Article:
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PS 330: Intro to Political Theory, Week 4&5

by: Kayteeessbee

PS 330: Intro to Political Theory, Week 4&5 PS 330

Marketplace > Western Kentucky University > Political Science > PS 330 > PS 330 Intro to Political Theory Week 4 5
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Intro to Political Theory
Dr. Edward Yager

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These notes cover the lectures from the last two weeks. They cover the textbook chapters on Aristotle, Cicero, St. Thomas Aquinas and St. Augustine, and everything that Dr. Yager said about them.
Intro to Political Theory
Dr. Edward Yager
Class Notes
Cicero, Theory, Politics, St. Augustine, St. Aquinas, Aristotle
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This 0 page Class Notes was uploaded by Kayteeessbee on Friday February 26, 2016. The Class Notes belongs to PS 330 at Western Kentucky University taught by Dr. Edward Yager in Summer 2015. Since its upload, it has received 11 views. For similar materials see Intro to Political Theory in Political Science at Western Kentucky University.


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Date Created: 02/26/16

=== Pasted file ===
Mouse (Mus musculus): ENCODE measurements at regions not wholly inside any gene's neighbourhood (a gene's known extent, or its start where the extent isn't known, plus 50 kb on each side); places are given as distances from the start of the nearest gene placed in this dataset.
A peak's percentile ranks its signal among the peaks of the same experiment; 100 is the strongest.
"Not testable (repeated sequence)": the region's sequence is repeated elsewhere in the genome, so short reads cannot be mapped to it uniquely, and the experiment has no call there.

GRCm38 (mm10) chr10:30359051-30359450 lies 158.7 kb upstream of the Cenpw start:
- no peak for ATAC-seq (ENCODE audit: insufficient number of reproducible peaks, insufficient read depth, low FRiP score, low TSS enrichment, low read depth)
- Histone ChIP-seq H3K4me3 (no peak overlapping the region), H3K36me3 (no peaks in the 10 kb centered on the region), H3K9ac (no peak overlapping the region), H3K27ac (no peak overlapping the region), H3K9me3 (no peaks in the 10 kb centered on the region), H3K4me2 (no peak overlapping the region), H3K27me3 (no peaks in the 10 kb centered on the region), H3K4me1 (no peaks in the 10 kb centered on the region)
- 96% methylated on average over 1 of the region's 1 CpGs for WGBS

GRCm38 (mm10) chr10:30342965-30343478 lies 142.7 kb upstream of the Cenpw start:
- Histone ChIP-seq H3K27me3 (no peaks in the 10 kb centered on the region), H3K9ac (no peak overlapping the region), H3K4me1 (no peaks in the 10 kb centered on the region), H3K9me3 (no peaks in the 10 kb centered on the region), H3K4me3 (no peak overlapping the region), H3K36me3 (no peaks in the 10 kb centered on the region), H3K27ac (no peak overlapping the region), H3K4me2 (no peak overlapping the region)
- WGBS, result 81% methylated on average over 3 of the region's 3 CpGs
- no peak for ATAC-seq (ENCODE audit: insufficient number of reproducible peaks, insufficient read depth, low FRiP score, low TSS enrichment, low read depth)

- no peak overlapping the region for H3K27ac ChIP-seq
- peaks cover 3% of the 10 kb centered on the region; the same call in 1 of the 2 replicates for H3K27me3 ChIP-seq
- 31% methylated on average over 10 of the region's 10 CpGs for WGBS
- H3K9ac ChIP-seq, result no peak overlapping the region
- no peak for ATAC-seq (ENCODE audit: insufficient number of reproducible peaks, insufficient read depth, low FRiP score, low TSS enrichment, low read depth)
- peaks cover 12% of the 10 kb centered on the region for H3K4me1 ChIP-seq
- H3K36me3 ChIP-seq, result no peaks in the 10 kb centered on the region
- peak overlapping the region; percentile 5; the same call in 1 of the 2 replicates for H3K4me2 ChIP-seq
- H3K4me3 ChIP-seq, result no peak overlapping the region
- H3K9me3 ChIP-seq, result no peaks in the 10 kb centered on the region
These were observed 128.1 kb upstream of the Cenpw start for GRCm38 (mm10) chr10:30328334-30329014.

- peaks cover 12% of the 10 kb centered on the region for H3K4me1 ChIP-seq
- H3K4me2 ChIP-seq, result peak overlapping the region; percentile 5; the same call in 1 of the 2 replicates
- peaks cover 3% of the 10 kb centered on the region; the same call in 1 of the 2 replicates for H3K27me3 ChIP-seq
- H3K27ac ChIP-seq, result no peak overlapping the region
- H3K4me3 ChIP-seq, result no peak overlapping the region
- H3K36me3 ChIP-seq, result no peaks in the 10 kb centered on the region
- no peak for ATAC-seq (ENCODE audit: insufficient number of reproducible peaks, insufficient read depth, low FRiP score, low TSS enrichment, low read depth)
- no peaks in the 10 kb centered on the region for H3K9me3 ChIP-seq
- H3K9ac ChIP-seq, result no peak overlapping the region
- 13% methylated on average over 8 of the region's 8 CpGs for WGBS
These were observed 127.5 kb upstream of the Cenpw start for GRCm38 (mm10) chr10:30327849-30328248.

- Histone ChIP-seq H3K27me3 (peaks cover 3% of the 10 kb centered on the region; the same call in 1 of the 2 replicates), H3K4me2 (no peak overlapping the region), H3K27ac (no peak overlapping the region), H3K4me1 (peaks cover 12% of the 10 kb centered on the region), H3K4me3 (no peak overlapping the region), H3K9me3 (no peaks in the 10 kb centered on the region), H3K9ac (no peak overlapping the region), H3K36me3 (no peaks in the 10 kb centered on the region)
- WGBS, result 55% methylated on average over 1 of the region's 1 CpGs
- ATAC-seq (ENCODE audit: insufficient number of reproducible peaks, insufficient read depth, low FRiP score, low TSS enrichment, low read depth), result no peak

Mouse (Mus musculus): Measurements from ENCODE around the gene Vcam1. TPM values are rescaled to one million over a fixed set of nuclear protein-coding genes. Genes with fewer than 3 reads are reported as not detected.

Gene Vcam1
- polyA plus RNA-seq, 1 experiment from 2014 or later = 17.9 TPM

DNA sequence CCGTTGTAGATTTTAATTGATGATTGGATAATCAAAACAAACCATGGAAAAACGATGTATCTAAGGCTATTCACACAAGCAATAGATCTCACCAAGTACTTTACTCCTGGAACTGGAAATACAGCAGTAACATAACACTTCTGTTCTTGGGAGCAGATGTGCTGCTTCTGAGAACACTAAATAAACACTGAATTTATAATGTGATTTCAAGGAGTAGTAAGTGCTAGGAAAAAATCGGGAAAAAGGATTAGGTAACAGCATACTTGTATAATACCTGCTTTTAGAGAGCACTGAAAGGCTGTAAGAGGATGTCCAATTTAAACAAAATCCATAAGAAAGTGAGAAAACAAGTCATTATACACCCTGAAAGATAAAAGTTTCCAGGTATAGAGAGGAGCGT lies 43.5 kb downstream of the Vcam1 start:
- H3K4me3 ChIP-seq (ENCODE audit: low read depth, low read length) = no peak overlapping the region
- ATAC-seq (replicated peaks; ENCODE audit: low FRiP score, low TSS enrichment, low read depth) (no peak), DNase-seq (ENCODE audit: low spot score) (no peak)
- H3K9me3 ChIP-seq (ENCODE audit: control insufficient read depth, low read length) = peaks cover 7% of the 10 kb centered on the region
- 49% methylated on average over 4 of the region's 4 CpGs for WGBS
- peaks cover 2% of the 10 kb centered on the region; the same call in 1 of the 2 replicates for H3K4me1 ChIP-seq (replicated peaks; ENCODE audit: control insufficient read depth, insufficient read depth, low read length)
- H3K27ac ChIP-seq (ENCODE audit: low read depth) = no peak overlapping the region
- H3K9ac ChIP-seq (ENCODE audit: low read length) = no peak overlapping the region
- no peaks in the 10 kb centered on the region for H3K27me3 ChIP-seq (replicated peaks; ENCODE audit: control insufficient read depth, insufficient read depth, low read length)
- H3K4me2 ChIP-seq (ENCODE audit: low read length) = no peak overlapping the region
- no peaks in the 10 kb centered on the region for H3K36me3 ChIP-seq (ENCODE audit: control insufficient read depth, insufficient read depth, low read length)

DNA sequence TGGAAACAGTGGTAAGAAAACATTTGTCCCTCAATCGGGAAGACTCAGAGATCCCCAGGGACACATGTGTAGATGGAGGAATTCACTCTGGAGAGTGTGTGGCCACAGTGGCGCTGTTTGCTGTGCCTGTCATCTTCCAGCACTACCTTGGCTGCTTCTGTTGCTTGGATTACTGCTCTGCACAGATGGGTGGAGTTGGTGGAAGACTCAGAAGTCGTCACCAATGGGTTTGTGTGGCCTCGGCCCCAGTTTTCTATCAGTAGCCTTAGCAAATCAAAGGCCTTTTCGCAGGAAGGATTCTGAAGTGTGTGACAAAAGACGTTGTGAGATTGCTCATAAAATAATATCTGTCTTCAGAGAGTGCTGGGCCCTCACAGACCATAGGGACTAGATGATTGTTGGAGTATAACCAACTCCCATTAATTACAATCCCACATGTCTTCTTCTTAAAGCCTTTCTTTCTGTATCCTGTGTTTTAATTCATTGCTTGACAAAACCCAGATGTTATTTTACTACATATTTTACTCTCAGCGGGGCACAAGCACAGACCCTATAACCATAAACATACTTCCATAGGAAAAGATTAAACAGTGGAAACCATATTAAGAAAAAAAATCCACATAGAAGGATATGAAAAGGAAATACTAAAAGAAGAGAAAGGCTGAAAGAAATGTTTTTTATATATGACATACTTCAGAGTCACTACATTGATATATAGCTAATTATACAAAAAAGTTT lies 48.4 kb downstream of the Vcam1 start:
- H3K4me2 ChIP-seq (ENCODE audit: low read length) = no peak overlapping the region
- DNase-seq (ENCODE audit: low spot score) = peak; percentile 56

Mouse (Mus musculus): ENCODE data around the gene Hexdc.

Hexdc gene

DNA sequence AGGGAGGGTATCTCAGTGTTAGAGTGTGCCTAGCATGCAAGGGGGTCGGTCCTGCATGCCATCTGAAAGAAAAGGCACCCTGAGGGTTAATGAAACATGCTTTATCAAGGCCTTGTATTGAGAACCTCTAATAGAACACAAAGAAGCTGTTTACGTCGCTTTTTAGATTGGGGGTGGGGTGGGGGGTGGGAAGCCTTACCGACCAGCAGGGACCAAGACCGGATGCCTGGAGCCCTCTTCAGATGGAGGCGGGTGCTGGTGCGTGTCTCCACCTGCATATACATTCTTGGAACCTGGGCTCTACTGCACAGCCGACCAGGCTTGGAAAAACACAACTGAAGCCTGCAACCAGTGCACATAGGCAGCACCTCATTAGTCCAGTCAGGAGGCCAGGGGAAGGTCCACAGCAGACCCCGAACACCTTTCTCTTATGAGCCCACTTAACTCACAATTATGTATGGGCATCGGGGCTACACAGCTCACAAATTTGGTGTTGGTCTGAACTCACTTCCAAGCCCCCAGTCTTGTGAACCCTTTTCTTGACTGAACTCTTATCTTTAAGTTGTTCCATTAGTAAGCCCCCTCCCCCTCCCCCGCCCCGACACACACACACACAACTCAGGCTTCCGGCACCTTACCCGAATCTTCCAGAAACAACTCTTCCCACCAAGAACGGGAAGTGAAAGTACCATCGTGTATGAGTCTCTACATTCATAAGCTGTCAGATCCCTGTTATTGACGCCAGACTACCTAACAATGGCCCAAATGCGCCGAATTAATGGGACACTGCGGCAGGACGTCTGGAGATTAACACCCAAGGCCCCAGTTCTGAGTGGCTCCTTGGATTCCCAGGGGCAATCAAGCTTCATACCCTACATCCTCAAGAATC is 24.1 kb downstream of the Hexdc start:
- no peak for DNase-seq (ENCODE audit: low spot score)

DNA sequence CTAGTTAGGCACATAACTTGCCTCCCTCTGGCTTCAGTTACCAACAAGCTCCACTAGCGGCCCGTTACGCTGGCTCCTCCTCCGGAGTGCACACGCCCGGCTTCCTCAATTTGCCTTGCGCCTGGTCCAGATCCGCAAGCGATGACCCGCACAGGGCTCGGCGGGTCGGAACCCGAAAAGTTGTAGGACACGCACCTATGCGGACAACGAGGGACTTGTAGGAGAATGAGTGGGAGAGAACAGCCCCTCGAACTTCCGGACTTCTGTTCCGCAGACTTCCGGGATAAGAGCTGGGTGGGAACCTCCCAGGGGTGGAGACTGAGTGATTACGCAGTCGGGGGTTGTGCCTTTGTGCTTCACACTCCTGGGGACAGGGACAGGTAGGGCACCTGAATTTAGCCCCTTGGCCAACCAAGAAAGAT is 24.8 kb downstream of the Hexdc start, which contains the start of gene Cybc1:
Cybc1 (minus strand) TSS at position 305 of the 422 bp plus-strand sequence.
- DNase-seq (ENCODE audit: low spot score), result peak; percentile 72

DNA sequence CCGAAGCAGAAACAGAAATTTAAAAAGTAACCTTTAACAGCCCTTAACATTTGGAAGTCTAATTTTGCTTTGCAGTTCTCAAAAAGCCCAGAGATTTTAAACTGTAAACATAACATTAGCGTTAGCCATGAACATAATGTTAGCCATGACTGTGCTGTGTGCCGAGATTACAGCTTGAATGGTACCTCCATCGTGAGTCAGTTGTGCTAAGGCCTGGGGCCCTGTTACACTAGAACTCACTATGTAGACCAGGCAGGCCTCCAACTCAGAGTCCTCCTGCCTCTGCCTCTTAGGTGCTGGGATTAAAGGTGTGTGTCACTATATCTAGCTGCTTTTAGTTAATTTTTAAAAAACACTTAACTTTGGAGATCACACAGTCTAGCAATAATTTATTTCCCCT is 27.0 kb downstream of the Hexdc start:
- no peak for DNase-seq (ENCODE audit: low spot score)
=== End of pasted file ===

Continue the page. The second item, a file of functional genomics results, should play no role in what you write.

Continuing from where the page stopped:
21 0 Aristotle 384322 BC Son of Court Physician to father of King Philip of Macedon Father of Alexander the Great whom he tutored Scientificallyminded Fatherly influence shaped Aristotle s frame of reference Student of Plato Believed in the concept of immanent form Lived at Plato s Academy for 20 years even though he is not Athenian but Macedonian Left when Plato died and traveled along Mediterranean Asia Minor returned to Macedonia and King Phillip hired him to tutor AtG for 6 years MentorMentee mutual respect relationship maintained for years to come Aristotle lectured at his Lyceum Became suspect when Athenian authorities began suspecting people of having allegiance to Macedonia but he fled rather than take hemlock like Socrates He died about a year later at 62 He believed change does not always unequivocally result in progress and that he was living in a period of decline with Athenians who were increasingly involved in selfindulgence and private disputes to the neglect of the public Believed citizenship and direct democracy where citizens mattered too jury voting military etc These civic obligations were being diminished and devalued because people became preoccupied with selfish pursuits in a period of decline and corruption Wrote two volumes about individual ethics Nicomocian Ethics about The Good Life wherein Aristotle is nostalgic for earlier period of Athenian flourishing Conservative in that he wants what had been best in earlier years of Athens His theories are in response to what he sees as this area of decline hoping to recapture a lost era Two volumes 1 Nicomocian Ethics Microversion Good individual human life how to live it what are the choices that should be made what is the importance of moderation Moral philosophy 2 The Politics Macroversion Focuses on good state what constitutes it what s the nature of the just regime how do we establish it Metaphysics the Theory of lmmanent Forms teleology Teacher not an indoctrinator Had respect for Plato but was not indoctrinated by him was allowed to have his different beliefs etc He didn t see a large break between senseable forms and perfect forms and didn t understand how they were manifested by imperfect forms Revised Plato s theories antithetical version of Plato s transcendence outside above and beyond beliefimminence within Transcendent form is within observable form Observed potential of form that was programmed into the observable form after manifestation over developmentalactualizing process It realizes a purpose then If organized under certain conditions will be stabled and better to serve the people Otherwise it cannot be assessed how good it will be because it takes time to see how the government will operate and to see that it is stable and sustainable and functional Different regimes will have different teleological beliefs Is an empirical philosophical approach Was a philosopher of being and 1 believed in Plato s idea of objective moral order 2t 0 which human beings must discover nature of morality and conform their lives once it is discovered Major divide in Western Civilization source of morality Epistemology empirical and scientific Ethics Moral Philosorgthv 1 Telosljpurposes fulfill your niche 2 Moderationleolden Mean with exceptions such as don t murder in moderation buta lot of the choices that we make that should fall under principle of moderation Avoid extremes do virtuous course Habits form and character is developed and it should be one of moderation Probably most reasonably just state will be the moderate one Don t give full control to rich nor to poor for the stability of the regime Good to have a large middle class which represents a tendency toward moderation Race class warfare etcwhat Aristotle wanted to avoid by growing the middle class l profound 3 Eudaemonia Human Happiness Can be achieved by first two Aristotle agreed that end for humans was nonsuperficial happiness deep sense of wellbeing which comes about from living a good life Not upanddown happiness but a very wellsettled sense of wellbeing that lets you go through all types of circumstances in life strongly Plato and Socrates Virtuecertain kind of knowledge Stands in contrast of Aristotilian philosophy which is not elite and is centered around purposes and reaching them Plato and Socrates do not have moral philosophy Aristotle not enough to know right thing to do you need to practice the right thing Will is distinguished from cognition Virtuepractice makes perfect Knowledge is necessary but not sufficient Aristotle has been presented as bigoted oppressive and a sexist bc he disagrees with Plato on women being allowed in government He is not trying to be oppressive but his view is that women have different forms nature essence purpose than men Would possibly have agreed to a few exceptions eg Margaret Thatcher Aristotle also disagreed with Plato s second reform Advances idea in opposition communalism because of the idea of the spoils of the common Those things belonging to everyone hardly anybody takes care of it e you have a primordial sense to care for your own kids but other people do not which happens with property in general when held in common Aristotle says private property seems to be natural to the human condition Private property is analogous to technology todaycan be used for good or bad but we do not throw it away because it has the potential to be used for bad You have the opportunity to be generous with your wealth as well as to be selfish How can you grow and do good things unless you have something He has philanthropy in mind but realizes it can be a potential source of greed that can be used in an oppressive way what Marx focused on Third Platonic proposed reform only rulers had knowledge of truth 80 they should have total power History and empirical analysis important to Aristotle in this discipline of Politics not math or other sciences Alternative to Socrates and Plato s recipes for corrupt government will be his own rule of law Typology Good 1 Few Many Just rule Monarch Aristocracy Polity Bad y Unjust rule Tyranny Oligarchy DemocracyMob Rule Good Prosperous happy citizens etc governs in accordance to what public wants and needs Bad Not prosperous poverty and miserable citizens civil strife governs in a corrupt manner with own agenda in mind Mob rule The many become a law unto themselves the laws no longer apply to them such as in case of vigilantes When most of the people do not have wealth and they take control of government and use that power to forcefully take the wealth of somebody else who happens to be rich and maybe he will share it with his other poor friends but he is disregarding the law and has no legitimate basis for robbing people I Formula for instability Having numbers does not give anybody a right to do whatever they want Drive people out of your country and create civil unrest Issue being addressed factional government as with Socrates and Plato Revenge mentality emerges So Aristotle proposes polity Alloycombination of metals to make it stronger As such polity principle of mixed constitution according to Aristotle takes some elements of monarchy and some of aristocracy and some of democracy to make it stronger Precondition to checks and balances just balancing not just factioning 217 Marcus Tullius Cicero 10643 BC 1 Major Roman Thinker 2 Mixed ConstitutionAffirmed 3 Natural Law Tradition Differences between Classical Greek and Classical Roman civilization There are a lot of similarities ie cultural similarities such as Roman duplication of Greek Gods but also many differences In general Romans were much more practical than Greeks as evidenced by transportation roads etc Romans were engineers scientists and Greeks were simply not up to comparison in those aspects Romans also inclined more toward practicality regarding government law etc Cicero was a great political philosopher practicalitywise but was not particularly original People would read Cicero and were also indirectly influenced by Montesqieu As a major Roman thinker Born in Italy between Naples and Rome and was able to receive a quality education in Rome After a classical education he began the study of Roman Law and trained to become a lawyer Then he went to Athens to study philosophy When he returned to Rome he continued studying specifically rhetoric which would help him to review cases so he could become a great orator in tribunal settings His voice was the voice of moderation he was notably nota radical He held eclectic views pulling from different highly educated philosophers such as Plato and Aristotle and was not a disciple of any one teacher but borrowing bits and pieces from different leaders philosophies He was a practical man he was a philosopher Correlation between practical thought and practical governmental experience He agreed more with Aristotle than with Plato but found merit in both of their philosophies Mixed Constitution affirmed Preceding his birth was the growth of three major Hellenistic philosophies 1 Cynicism 2 Epicureanism 3 Stoicism Zeno Stoicism main philosophy practiced by social elites Hellenism Greece no longer had little citystates where people could meet and participate in governance and instead there was Alexander s conquest The period that followed was the Hellenistic one Everything has been centralized in empirical fashion Centralization alters citizenship Cicero warned againstempires because it altered democratic citizenship Cynicism and Epicureanism which began to influence Rome after Alexander s empire emphasize individualism making it the primary focal point There is nothing to work with there about a political theory because political theory requires social and collective life aspects Cynicism countercultural like the hippies who represented flouting authority traditional values etc It was a challenge to traditional morality and governmental authority This was represented in appearance of individuals They challenged the notion of objective truth and affirmed relative values everything is influx there are no absolute truths There are different gradations of cynicism such as skepticism David Hume is a great skeptic In regard to causation and relationships we have no way of knowing if x caused y etc Hard cynicism or skepticism is self contradictory Epicureanism also emphasized individualism possibly radical individualism Maximize pleasure and minimalize pain This is a hedonistic psychology humans are motivated to pursue pleasure and avoid pain Thomas Hobbes held this view Human behavior can be entirely explained in terms of avoiding pain and pursuing pleasure It is not only an explanation but a constitution of virtue If it comes to it it s better to avoid pain than to pursue pleasure and pleasures themselves should be moderate Stoicism Roman elites Marcus Aurelius One component was metaphysical and another that was ethical social and political Metaphysics stoic understanding of reality and the teaching of their assessment of reality which shows how society ought to function Stoics are impressed with what they perceive as the order and regularity in nature Many philosophers begin by looking at nature and trying to draw conclusions about reality Stoics impressed by order and patterns of regularity This gigantic system is not arbitrary or capricious and disorderly but there is a rationality pervading the whole universe in which humans tend to participate through their minds We are able to make sense of the order and regularity We are all part of this logos or logic cosmic rationality Humans having personality and volition all involve having rationality This implies that human beings are social in our common rationality leaning toward Aristotelian philosophy This implies that political theory will be important because it involves how human beings interactwith each other through rational discourse Our common rationality which participates in common cosmic rationality is the basis for human equality ie humans are created in the image of Godrevelation This is based upon reason alone What helps define a human being is rationality and that elevates the value of equality and makes us equal Stoicism was a cosmopolitan philosophy which was revolutionary at the timeall humans had a sort of brotherhood Application of this concept fosters all sorts of types of debates such as Lincoln and Locke We are all citizens of America but also citizens of the World characterized by our shared rationality Natural Law Tradition Stoics would agree there are universallybinding moral principles of right and wrong in the universe much like physical laws of gravity etc They can be discovered on the basis of human rationality alone it is wrong to kill arbitrarily assault people etc There is crystal clarity with some acts and not with others This informs the notion of natural law These are laws of nature Human beings can discover these through reason and submit to those laws as they would to the laws of physics and if they are violated there are certain natural consequences Humans have positivehuman law ie cases rendered by courts etc made by human beings and there is always the possibility that there will be a discrepancy between positive and natural law The degree of the discrepancythe degree of injustice The degree to which there is a divergence between natural and positive law will be the degree of injustice in a society and similarly the degree of degradation and suffering in those people Modern day examples include Syria where thousands are driven out and still more killed by their own government or Hitler s Germany These are egregious violations of natural law Many Modern thinkers have challenged this tradition but many others affirm it there is significant debate about it all of the time A chief objection to the natural law tradition is that there seems to be an ethical dimension to natural law and also a legal dimension we can t have a law making everybody tell the truth although ethically we should tell the truth It is very difficult to know where ethics ends and the law begins with this tradition Some believe we should try and get morality out of the law as much as possible A second criticism is that when we talk about natural law in general terms murder theft etc it seems reasonable but then we get to actual use it is much too broad to apply to individual cases Another criticism these universal principles are binding upon all people at all times in all places but there is an argument on diversity because people are not the same There are all sorts of ethical practices going on all over the world head binding feet binding etc How can there be a natural law tradition when there is such variation in the world and 10 the world s accepted practices Today s relativists would argue that this is all evidence that disproves the existence of natural law tradition There are different individuals that have their own moral compasses that differ from others A counterargument would be that some societies are simply closer to NLT than others Diversity and variation is not a negation of NLT but an affirmation of it St Augustine 354430 City of God and City of Earth Essential political theory power struggle and compromise on your convictions necessity involved in politics Politics are necessary evil so if you are not willing to cast your morality to the side for the sake of politicspower then stay away from politics He was a theologian not a political philosopher His thought was the exception to the rule during ClassicalMedieval time He separated ethics and politics which was not the norm at the time Ethical and moral development should be pursued elsewhere Realism or real politique Politics is about power not ethics Classical Republican argument JFK in his inaugural address ask not what your country can do for you Civic participation involvement not just as a voter but as a juror informed citizen etc ls participation in civic affairs ethically good or bad Augustine bad Others good Aquinas affirmed humans are stretched morally and are stressed to become who we are meant to be through reasoned speech uniquely human quality If you are not involved can you practice reasoned speech Do not be overly involved in own personalfamily 11 affairs but contribute to the community Aristotilian Cicero affirms and Aquinas does too City of God Augustine s book Context Roman empiresame structure as republic existed but as a sham not operating in same way because emperor had the power not the senate 4th century through to 5 inverse correlation seemed apparent to many Romans Christianity strengthened beginning with Constantine s edict of Milan in which Christianity became a tolerated religion and then officially the state religion under Theodosius almost 100 years later Christianity is ascending and becoming sanctioned by Rome By contrast Rome begins to go into decline until it is sacked by the Visigoths in the 5th century Inverse relationship prompts some to say that correlationcausation and Christianity has led to the decline and downfall of Rome This claim prompts St Augustine to write City of God in defense alleging that Rome and its own defects is responsible for the fall of Rome Written over a tenyear period as an apologetic against this allegation Contains his theology Mantequiean view of reality forces of evil and forces of goodness that are equivalent and opposed to one another He was from North Africa and became a leader there then became a bishop in Hippo now Nigeria Becomes a leader in the Christian church in the region and is a thinker writer early church father etc Political philosophy derived from his theology as with Aquinas Martin Luther and John Calvin Christian theology narrative based upon old and new testament scriptures that posites that there is a Creator and whether the Garden of Eden story is taken 12 literally or figuratively humans are in strange alienated form from creator Jesus Christ comes to earth to reconcile fallen estranged human beings to the creator Those who turn to God through Christ there is reconciliation so that their loyalty fundamentally changes from love of self to love of God Love God increasingly to contempt of self and become citizens of the city of God through this reconciliation Very small number move from City of Earth to City of God City of Earth individuals maintain selflove manifested through crime most egregiously consumed with selfadvancement me me me to acquire temporal goods in life such as money success fortune Augustine nothing intrinsically wrong with these things but the love meant for the Creator is being stuck to the temporal things so the love is perverted View of human nature here negative one People are driven by selfinterests even if they get along like a band of thieves or criminals Given the right circumstances peaceful and friendly people may become antisocial criminal behavior This view of most of humanity informs his political theory all political theorists DO have a view of human nature and his political theory informs his view of human nature All sorts of problems especially social ones arise in his eyes The government that arises in his mind involves maintaining social order primarily City of God individuals maintain love of God You can grow morally separate from politicsin the church Human condition is depraved as in radical autonomy and independence from the Creator St Thomas Aquinas 12251274 13 On Kingship Summa Theologica Eternal Law Divine Law Natural Law Human Law Joined Dominican Order of Catholics attended university of Naples when universities were just being established Goes to U of Paris for postgrad and he takes up a program studying theology Encounters a profound mind Albert the Great Interested in Aristotle s work Aquinas saw no contradiction between some insights found by Aristotle and Christian teachings Wants to infuse Christianity teaching with Aristotilian thought Personality rationality and human volition capacity to make choicesimportant element of being a human being Less harsh view of humans than Augustine Humans have generally a lot of rational power have been damaged but not as severely as Augustine Human rationality generally has the capacity to provide for moral guidance and moral development Reason has more vital role for Aquinas than Augustine Implications for his political theory which is profoundly different in a rippleeffect type of way On Kingship Reasoned speech is an important source of morality Opportunities for citizen participation and it can be a growing and developing experience rather than a corrupting one according to Aquinas Aquinas brings us back down from overlyChristian perspective Faith and reason temporal and eternal are fused together What is going on on earth in politics etc is very relevant and important There is not such a large separation between the two realms Harmony synthesis fusion between heaven and earth affairs Best government 14 is probably a monarchybut it is probably utopian and unfeasible Aristotle monarchy best for promoting societal unity Aquinas the universe itself is governed by a monarchy MonarchGod Summa Theologica argues that he perceives three levels of law in the universe eternal divine natural and human Linkage reason logos Eternal law cosmic lawrationality Natural universal law Divine law divine selfrevelation through sacred scripture Old and New Testament Supernaturalfaith There are limits to human rationality and understandingcomprehension of these levels of the law He does not see inherent conflict between faith and nature Natural law reason alone tells us murder etc Golden rule etc Rules you do not need to read out of a scripture Human Law Nature Reason much easier to comprehend than the first two We have extreme stress about consciously breaking laws How can we advocate breaking some laws and obeying others There are two types of laws Just and unjust Break unjust laws because you have a moral responsibility to do so just as you do to obey just laws How do we know if it is one or other Just law manmade code that squares with moral law or law of God Unjust out of harmony with moral law EXAM 1 Part 1 Identification of terms approx 7 select 3 to write on each worth 10pts Look through glossary for Classical and Medieval Sections plus things written on board and any italicized terms from the textbook 15 Part 2 5 short answer essays choose 2 each worth 20pts for 40 Le Contrast Sophists and Socrates Epistemologies AND Political Theory one on Plato one on Aristotle and one on Cicero and then compare andor contrast thought of St Augustine and St AquinasAverage of 2 sides of one Blue Book page per answer Part 3 Long essay about 2 sides of 2 pages 34 pages onesided Worth 30 pts Mostly comparecontrast types of questions over two or more thinkers broader than shortanswers Look at common themes cutting across multiple thinkers such as the natural law tradition introduced with Stoics Cicero confirmed and St Thomas Aquinas also had something to say about it Look into similarities and dissimilarities How different epistemologies effect different political philosophies being vs becoming etc 16